The IPO and secondary markets were more productive in 2Q16 than they were in 1Q16, but the numbers were once again sharply lower versus the year-ago period. Overall, 35 companies came public in 2Q (including blank check and closed-end funds), up 320% from 1Q16 but down 53% year over year. For secondaries, 147 companies raised additional capital in 2Q16, down 25% year over year - but up almost 50% quarter over quarter (Chart 1).
The U.S. equity market was characterized by declining volatility through most of 2Q16, providing a favorable environment for issuers compared to 1Q. The generally upbeat market activity was the result of stability in oil prices and inactivity by the Federal Reserve, which stayed on the ratehike sideline after raising rates late in 2015.
At the end of the quarter, however, volatility spiked as the United Kingdom voted to leave the European Union. Given the new heightened concern among investors, IPO and secondary activity may be somewhat subdued in the early weeks of the quarter. Typically, the markets experience a seasonal decline from August through Labor Day under even normal conditions. In short, we would be surprised to see the 2Q totals surpassed in 3Q. That's not to say there won't be attractive companies coming public, though.
In the tables on the following pages, we list numerous companies that may be poised to enter the IPO and secondary markets at potentially attractive prices.
Table 1 features a select group of the approximately 190 companies that have filed with the SEC for IPOs. This list has been selected based on factors that Argus believes are important for success in an IPO, including sales and earnings growth, clean balance sheet, brand names, attractive industries and current management/ownership.
Source: Triad Securities, Argus Research
Table 2 lists several companies followed by Argus that are exploring corporate restructurings, which may include splitting off divisions to investors through IPOs. Case in point: Ashland Inc. plans to divest a portion of its Valvoline subsidiary in an IPO in 4Q before spinning off the rest to shareholders. These transactions often increase volatility in the share price of the underlying company, creating buying opportunities.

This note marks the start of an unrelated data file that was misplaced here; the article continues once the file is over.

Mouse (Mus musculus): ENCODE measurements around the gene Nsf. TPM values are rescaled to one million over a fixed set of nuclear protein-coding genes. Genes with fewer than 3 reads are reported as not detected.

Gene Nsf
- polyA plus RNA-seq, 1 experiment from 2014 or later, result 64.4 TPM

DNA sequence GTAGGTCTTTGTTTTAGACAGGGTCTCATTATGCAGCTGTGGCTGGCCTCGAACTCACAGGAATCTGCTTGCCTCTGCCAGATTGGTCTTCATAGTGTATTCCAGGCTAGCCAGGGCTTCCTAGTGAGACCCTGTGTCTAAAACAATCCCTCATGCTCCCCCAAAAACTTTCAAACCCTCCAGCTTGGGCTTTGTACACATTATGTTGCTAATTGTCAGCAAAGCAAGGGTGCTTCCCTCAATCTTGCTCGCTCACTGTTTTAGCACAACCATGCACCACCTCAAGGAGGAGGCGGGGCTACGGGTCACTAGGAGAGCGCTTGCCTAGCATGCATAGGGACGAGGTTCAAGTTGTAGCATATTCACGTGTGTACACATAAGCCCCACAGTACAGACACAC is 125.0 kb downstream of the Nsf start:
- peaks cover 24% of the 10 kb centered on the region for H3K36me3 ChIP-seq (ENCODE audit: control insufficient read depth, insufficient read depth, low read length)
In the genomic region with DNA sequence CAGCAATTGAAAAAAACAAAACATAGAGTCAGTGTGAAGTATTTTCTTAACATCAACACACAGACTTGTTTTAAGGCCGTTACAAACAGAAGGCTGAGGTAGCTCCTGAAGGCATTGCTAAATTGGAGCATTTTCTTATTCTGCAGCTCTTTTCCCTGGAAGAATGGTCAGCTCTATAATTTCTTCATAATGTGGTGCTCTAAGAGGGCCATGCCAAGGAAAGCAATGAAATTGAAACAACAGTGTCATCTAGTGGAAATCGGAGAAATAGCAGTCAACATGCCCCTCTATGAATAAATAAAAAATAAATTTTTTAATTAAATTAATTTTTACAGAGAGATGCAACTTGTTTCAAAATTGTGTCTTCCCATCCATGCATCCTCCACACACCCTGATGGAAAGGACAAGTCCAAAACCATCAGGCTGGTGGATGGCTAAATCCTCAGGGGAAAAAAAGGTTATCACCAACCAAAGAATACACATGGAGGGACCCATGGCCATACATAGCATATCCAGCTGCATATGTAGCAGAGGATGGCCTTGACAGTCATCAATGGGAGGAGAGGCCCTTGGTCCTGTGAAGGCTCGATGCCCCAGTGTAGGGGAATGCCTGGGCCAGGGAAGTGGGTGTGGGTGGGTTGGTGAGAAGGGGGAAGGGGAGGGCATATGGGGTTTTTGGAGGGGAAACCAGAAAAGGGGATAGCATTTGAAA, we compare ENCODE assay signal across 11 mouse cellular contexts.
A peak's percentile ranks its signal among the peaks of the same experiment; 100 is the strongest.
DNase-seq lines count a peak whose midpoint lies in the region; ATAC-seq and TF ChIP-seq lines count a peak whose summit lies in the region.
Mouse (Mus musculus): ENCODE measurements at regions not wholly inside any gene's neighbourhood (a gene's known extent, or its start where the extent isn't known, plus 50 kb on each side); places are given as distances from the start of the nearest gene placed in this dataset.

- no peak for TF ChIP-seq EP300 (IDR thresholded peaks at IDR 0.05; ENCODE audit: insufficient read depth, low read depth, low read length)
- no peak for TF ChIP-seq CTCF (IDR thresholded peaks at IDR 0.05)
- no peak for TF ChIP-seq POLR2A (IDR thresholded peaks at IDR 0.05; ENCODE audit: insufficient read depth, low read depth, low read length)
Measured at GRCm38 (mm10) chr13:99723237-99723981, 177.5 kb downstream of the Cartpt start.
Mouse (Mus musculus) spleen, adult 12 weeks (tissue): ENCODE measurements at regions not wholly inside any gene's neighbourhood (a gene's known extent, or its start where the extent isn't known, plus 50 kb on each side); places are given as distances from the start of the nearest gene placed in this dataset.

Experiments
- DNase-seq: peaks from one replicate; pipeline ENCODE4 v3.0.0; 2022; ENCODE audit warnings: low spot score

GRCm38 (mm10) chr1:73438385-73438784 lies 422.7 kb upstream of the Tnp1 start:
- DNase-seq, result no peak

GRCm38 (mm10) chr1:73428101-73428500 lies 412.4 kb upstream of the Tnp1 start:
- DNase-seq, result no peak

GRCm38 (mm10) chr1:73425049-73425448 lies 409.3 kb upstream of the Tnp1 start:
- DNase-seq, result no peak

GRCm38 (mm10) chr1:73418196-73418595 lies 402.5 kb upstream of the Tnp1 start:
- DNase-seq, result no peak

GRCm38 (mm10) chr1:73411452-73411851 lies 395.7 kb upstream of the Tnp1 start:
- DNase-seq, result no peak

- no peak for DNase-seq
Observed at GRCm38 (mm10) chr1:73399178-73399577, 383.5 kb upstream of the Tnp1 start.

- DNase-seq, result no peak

Source: Argus Research
Table 3 focuses on the Oil & Gas industry. During 1Q, according to Argus Senior Energy Analyst Bill Selesky, numerous energy companies issued secondaries to shore up their balance sheets as oil prices fell below $30 per barrel. Now that prices have recovered to the upper $40s, they are looking to divest assets at prices closer to full value. For this report, we are highlighting the limited partnerships that are in the pipeline, and may come to market in the next few quarters.
Source: Argus Research, Bloomberg
Table 4 highlights Pharmaceutical/Biotech companies that have filed with the SEC for a potential IPO. Of the 35 companies that issued IPOs in 1Q16, 14 were from the Pharmaceutical/Biotech sector, including three that opened up sharply higher than their Issue price: Moleculin Biotech, up 49.8%, with lead underwriters of Bonwick Capital Partners; Intellia Therapeutics, up 22.2%, with lead underwriters of Credit Suisse, Jefferies & Co., Leerink Partners and Wedbush PacGrow; and American Renal, up 20.5%, with lead underwriters of BofA Merrill Lynch, Barclays, Goldman Sachs, Wells Fargo, ST/Robinson Humphrey and Leerink Partners. Argus Director of Healthcare Research David Toung is available for consultation on the industry or any of the companies in the IPO pipeline.
Source: Triad Securities, Argus Research
Table 5 is an update of intriguing venture-backed private companies. Only one of the companies on our list raised additional capital in 2Q16. That may be a signal that private funding is running dry, and/ or valuations are rich.
Source: www.sharespost.com; Argus Research. New to the list "*". Dropped from list: Bloom Energy, Draft Kings, FanDuel.
Copyright Argus Research Company. This report has been prepared for Triad Securities Corp. by Argus Research, a thirdparty investment research company. This report has no regard to specific investment objectives, financial situations or the particular needs of any recipient. It should not be considered an individualized recommendation. All investors are encouraged to use multiple sources of investment information and to actively monitor their holdings. The security or industry discussed may not be suitable for everyone.
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